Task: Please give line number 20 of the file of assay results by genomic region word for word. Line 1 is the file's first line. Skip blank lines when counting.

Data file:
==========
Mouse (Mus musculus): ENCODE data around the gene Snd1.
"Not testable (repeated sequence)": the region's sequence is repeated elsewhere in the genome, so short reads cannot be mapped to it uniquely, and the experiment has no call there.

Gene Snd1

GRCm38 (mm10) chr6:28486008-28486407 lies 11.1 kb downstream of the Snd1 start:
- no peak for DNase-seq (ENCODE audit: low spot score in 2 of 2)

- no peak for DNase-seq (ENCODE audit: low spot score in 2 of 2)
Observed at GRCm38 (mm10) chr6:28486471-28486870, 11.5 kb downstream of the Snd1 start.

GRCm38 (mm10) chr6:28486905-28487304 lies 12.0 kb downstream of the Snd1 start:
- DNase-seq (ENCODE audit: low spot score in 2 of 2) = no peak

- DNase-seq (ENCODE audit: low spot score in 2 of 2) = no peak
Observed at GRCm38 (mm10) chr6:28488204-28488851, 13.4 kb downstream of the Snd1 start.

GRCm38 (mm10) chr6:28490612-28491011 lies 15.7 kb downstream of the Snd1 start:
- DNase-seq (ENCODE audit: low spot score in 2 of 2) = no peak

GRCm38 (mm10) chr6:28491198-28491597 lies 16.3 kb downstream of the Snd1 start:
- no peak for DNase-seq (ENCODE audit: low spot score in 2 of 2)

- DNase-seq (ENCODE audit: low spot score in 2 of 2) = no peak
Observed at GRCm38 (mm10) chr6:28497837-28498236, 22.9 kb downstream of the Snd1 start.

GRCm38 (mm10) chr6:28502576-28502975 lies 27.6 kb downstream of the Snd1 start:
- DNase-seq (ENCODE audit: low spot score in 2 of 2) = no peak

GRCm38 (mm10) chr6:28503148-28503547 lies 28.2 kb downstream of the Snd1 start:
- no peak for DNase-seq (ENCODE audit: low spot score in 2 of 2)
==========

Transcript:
GRCm38 (mm10) chr6:28503148-28503547 lies 28.2 kb downstream of the Snd1 start: